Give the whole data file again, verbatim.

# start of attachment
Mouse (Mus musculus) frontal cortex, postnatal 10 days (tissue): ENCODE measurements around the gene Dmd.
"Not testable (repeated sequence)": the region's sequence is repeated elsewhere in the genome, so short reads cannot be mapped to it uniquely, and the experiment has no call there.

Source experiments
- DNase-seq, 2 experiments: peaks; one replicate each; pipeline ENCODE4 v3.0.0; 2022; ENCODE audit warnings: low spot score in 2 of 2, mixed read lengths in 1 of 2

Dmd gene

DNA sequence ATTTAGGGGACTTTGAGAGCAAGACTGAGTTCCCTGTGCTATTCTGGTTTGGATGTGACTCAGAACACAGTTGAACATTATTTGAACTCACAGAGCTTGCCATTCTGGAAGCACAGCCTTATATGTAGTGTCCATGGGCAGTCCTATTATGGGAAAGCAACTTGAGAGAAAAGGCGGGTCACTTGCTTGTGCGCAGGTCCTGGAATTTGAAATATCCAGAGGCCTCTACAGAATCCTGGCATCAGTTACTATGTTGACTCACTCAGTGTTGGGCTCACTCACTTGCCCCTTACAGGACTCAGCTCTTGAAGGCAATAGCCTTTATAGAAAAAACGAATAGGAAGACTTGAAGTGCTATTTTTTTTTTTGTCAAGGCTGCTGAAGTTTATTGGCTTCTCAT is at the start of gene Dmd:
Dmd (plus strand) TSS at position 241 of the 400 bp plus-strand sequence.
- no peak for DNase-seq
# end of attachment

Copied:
Mouse (Mus musculus) frontal cortex, postnatal 10 days (tissue): ENCODE measurements around the gene Dmd.
"Not testable (repeated sequence)": the region's sequence is repeated elsewhere in the genome, so short reads cannot be mapped to it uniquely, and the experiment has no call there.

Source experiments
- DNase-seq, 2 experiments: peaks; one replicate each; pipeline ENCODE4 v3.0.0; 2022; ENCODE audit warnings: low spot score in 2 of 2, mixed read lengths in 1 of 2

Dmd gene

DNA sequence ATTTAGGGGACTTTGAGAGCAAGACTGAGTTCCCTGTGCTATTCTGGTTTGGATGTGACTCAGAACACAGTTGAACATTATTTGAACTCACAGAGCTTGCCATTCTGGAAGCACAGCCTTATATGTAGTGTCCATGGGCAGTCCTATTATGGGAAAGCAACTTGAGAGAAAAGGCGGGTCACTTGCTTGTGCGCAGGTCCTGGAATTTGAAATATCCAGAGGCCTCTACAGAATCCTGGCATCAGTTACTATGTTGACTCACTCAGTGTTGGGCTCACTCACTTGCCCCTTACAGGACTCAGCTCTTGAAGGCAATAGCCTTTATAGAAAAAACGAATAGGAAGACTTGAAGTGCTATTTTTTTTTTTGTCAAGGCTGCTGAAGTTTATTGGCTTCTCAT is at the start of gene Dmd:
Dmd (plus strand) TSS at position 241 of the 400 bp plus-strand sequence.
- no peak for DNase-seq